15 year old Rachel (Julia Garner) has an ordinary existence in a small fundamentalist Mormon community in Utah. She has been interviewed by her father/pastor (Billy Zane) at her birthday. A tape recorder used to document this event, which fuels Rachel’s curiosity. Despite all the rules against it, one night she gets her hands on the recorder and picks a random blue cassette. Listening to a song for the first time – a catchy tune – ‘Hanging on the Telephone’ by The Nerves. This action seems to put her on a path she can’t no longer turn back.
To her mother’s horror Rachel is convinced that she had an immaculate conception through listening this cassette. Her parents reacts to the situation the only way they know by sweeping under the carpet with no further investigation and arrange her to marry another young boy swiftly. Rachel, despite her naivety runs away to Vegas to find the man in the tape, father of her baby. Mr. Will (Liam Aiken), her brother accused of her pregnancy, now an outcast, becomes an unwilling passenger in her journey. Soon they run onto a gang of teenagers which includes emotionally fragile Clyde.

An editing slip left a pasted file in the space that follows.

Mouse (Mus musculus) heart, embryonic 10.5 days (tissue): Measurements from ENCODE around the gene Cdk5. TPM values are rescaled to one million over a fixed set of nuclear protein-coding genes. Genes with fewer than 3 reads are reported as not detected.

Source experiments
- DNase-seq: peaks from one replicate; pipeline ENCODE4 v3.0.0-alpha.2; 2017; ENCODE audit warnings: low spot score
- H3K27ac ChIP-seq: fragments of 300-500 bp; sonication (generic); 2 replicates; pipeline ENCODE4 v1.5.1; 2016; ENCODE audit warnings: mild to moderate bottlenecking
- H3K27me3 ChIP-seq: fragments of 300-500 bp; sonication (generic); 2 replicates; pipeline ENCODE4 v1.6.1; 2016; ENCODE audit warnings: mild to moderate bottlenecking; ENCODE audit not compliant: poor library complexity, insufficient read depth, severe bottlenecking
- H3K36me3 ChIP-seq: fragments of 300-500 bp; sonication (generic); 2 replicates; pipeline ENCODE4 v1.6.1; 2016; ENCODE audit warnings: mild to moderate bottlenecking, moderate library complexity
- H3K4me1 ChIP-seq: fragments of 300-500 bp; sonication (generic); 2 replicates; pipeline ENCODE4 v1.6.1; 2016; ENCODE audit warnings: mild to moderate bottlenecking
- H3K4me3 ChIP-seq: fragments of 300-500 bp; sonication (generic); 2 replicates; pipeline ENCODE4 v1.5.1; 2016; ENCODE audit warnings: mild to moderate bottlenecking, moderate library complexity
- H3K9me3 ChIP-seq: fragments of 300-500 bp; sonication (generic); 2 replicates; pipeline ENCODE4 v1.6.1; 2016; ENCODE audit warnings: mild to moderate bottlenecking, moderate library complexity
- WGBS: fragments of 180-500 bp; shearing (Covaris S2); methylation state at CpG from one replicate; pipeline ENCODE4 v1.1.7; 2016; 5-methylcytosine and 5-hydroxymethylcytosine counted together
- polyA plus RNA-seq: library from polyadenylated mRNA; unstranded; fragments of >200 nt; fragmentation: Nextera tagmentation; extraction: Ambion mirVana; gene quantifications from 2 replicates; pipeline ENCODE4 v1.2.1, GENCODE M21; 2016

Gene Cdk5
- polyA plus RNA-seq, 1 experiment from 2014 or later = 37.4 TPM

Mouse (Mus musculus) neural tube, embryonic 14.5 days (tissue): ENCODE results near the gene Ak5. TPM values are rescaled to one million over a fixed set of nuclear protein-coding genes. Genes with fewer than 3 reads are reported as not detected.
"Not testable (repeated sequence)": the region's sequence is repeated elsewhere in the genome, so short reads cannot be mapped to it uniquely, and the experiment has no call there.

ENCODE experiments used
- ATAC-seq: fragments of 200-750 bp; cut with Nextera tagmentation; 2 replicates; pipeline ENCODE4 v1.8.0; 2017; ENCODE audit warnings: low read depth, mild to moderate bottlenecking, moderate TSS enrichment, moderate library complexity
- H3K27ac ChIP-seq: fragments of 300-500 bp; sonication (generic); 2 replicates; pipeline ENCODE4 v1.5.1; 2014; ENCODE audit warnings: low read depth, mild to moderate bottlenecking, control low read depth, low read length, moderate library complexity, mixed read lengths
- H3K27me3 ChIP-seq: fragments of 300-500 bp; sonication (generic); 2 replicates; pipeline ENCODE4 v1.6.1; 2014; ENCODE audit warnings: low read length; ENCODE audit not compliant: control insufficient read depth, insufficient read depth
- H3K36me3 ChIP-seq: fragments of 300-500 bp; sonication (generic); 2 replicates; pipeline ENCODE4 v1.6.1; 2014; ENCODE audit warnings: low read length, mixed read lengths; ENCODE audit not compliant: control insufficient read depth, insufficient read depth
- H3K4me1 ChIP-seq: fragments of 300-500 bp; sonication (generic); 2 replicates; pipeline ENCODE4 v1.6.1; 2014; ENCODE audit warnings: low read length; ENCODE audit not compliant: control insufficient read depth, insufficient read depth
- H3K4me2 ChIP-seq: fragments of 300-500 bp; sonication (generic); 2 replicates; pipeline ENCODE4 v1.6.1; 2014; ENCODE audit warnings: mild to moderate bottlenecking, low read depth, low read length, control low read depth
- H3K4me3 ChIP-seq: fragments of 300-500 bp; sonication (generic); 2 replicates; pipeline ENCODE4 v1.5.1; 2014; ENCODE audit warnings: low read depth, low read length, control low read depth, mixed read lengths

Pregnancy plot is actually isn’t the focal point here only vessel to open the story further. Garner’s performance of Rachel is maybe a little on the over acted side at times but nonetheless a brilliant portrayal of her uncorrupted innocence, unshakable religious beliefs and braveness. Despite all the temptations Rachel encounters in Vegas she doesn’t get corrupted. It also worth noting Culkin is very subtle but skilfully convincing as a rich, troubled teenager Clyde.
Director Rebecca Thomas herself brought up in a mainstream Mormon community, naturally feels she has sort of an authority to look into the fundamentalist branch of this community’s believes yet prefers not to dig too deep. According to her, this familiarity helped hunting down the right locations matching to her script. Surroundings of isolated grand country side set as a nice contrast against chaotic bright lit city of Vegas which serves to purpose of the story.
At times Electrick Children does rely a little too much in coincidences. However beautifully edited, playfully intimate shots and vibrant over running commentary of Rachel’s words iron over those negatives. Lots of metaphors used by Thomas also gives a more of mystical tale feel.
All and all this sweet tale is a quite enjoyable indie movie about coming of age, strengthen by mesmerising acting and great direction.
Electrick Children is now showing nation wide (UK).
Director, Rebecca Thomas, claims the unusual spelling of the title comes from not being able to secure the domain name at ‘Electric Children’.